“The Yellow Wallpaper” Johns Pov
The dream is finally coming together. The beautiful wife, the darling baby, and now we are finally able to afford the renovations that we’ve been speaking about. Sure it’s expensive, and we’ll have to be away for the entire summer, but it couldn’t have worked out better. I found a nice rental home for the full three months, and got a job nearby in the clinic.
Besides, ever since the baby has come along, Jane seems a little on edge, and perhaps a little depressed. This little “vacation” will give her a chance to clear her head, and get a little fresh air. In fact the cleaner air will be beneficial to both her and the baby, such fragile things.
We finally arrive at the house, and it really is perfect. It is set back from the road and is on quite a large property. It has the most beautiful gardens, Jane and the baby can spend hours out there in the wonderful summer air. Jane immediately says the house is haunted, but I know that is just her depression talking. It was sitting empty for a couple of years but that just led to the price being reduced, not to having ghosts in the attic.
We finally got settled. We chose the room on the topmost floor. It has lots of windows, providing plenty of fresh air and sunshine, practically the cure for her symptoms of depression! At first she wanted a room on the ground floor, but I talked her out of that in a hurry. Although she did make a good point about the wallpaper, it really is ugly. Maybe I’ll get around to repapering the room this summer.
Jane has been complaining about her “illness” as of late. What a silly girl, “illness” this is a mild case of depression brought on by the stress of giving birth. I have seen it before and will no doubt see it again. How lucky is she to have a physician as a husband?! With fresh air and lots of rest she will be back to her good old self in no time. She wants to write, and talks about visiting her cousins, but that must wait, rest is what she needs now.
The work at the clinic is really interesting, and challenging. It’s really a shame I have to spend so much time there, and sometimes even late into the night. I’m just glad that Jane is on the mend, this wonderful air is really doing her well. She does have some trouble sleeping some nights, but it’s just her nerves. It’ll pass soon.
My, how Jane can go on about the wallpaper. She speaks of its crazy patterns, angles, and curves, and how it makes her nervous. I would love to repaper it, but we are so very busy at the clinic these days. Besides, to repaper it would be giving in to her wild imaginations and make her fantasies more real. It’s really a great room, all but the wallpaper, but it’s not like we live here. Only for a couple more months. I’m sure she understands that.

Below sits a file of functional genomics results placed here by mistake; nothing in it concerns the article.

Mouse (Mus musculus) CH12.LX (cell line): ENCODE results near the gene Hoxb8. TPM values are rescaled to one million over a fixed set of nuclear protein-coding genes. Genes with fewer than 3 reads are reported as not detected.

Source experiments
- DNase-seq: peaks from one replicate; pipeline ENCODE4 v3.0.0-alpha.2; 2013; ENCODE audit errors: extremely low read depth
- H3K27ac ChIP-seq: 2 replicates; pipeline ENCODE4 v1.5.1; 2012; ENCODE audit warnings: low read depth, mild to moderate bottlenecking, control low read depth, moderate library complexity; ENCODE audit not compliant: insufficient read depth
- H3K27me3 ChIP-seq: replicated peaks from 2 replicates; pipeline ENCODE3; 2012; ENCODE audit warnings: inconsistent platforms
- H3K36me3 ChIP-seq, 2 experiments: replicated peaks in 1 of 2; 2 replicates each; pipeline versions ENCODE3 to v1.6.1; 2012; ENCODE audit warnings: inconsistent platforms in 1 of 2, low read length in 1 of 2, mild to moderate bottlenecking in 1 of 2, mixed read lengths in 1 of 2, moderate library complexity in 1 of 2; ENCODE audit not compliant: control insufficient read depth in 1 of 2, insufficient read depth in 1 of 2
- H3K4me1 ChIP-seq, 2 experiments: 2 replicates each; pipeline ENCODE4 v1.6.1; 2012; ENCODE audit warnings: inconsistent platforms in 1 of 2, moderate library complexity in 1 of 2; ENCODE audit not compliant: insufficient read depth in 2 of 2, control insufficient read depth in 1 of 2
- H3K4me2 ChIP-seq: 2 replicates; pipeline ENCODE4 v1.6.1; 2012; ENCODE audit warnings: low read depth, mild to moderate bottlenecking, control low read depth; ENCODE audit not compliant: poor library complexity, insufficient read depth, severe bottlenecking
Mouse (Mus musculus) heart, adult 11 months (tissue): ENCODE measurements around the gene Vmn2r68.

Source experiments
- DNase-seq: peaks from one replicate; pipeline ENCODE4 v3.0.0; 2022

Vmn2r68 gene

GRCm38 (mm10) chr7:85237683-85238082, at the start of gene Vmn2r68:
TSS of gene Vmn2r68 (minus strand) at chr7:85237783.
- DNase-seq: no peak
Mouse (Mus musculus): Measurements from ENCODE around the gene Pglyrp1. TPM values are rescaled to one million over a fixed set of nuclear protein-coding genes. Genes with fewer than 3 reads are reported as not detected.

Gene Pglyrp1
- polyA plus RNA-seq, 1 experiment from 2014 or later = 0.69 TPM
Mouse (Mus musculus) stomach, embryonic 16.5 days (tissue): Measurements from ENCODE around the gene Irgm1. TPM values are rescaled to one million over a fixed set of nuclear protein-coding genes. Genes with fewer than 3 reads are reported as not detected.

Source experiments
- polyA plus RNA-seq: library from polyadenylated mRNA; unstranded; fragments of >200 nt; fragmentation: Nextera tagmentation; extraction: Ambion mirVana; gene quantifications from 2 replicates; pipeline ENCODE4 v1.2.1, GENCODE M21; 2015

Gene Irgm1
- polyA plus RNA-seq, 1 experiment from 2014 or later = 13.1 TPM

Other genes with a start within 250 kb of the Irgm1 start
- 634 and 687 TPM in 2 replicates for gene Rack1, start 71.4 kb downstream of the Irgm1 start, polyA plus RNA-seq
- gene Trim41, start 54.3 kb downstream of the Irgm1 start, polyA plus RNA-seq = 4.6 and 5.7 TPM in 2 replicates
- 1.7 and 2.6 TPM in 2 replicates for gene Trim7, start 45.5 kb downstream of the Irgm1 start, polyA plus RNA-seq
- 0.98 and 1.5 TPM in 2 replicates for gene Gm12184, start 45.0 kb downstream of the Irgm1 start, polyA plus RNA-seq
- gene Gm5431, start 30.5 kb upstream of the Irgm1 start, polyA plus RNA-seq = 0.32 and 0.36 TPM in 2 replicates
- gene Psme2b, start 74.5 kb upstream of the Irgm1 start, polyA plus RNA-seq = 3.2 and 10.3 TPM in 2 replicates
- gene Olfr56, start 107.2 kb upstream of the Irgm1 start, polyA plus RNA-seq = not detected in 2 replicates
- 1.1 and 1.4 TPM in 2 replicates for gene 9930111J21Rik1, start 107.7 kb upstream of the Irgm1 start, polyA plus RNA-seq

Again, Jane speaks about visiting with her cousins, and again how I tell her she needs more time to rest. Her cousins Henry and Julia are very excitable folks and that is too much for her right now. I’m also having suspicions that she might be writing. It’s a good thing my sister was able to come out and help around the house. I’ll be telling her to keep an eye out for Jane’s notebook. Jane needs her rest, we are so lucky to have found such a great house for her to recuperate.
After the fourth of July, Jane’s mother, and sister spent some time here along with her sister’s kids, I thought the company would do her good, but she seems very tired out. If she’s still not 100% by the time we go back home, I’ll take her to see Doctor Weir Mitchell. He has been known to treat hysteria very effectively. But in the meantime I’m very glad Janie was able to stay, and help us out this summer. Jane has to focus on getting healthy, not on housework, and caring for the baby.
What a busy summer this is turning out to be, there is always something going on at the clinic, with lots of late nights. And when I get home, there is Jane’s silliness to deal with. Again she asked me about visiting her cousins but made my argument for me by breaking out in tears during our conversation. They’ll be plenty of time to visit once she gets better, now she needs to rest.
Last night I awoke to find Jane creeping around the room in the middle of the night. She decided that was the time to tell me she wanted to go home. She can be so silly, where would we go, the house is still not ready. In only three weeks we’d be leaving anyway. In the meantime she is getting noticeably better. She seems to think that physically it might seem so, but mentally she is suffering. It is just that kind of thinking that is making her feel that way. After speaking about it, I’m sure she feels the same way I do about it. If she puts those thoughts out of her head she’ll be better in no time.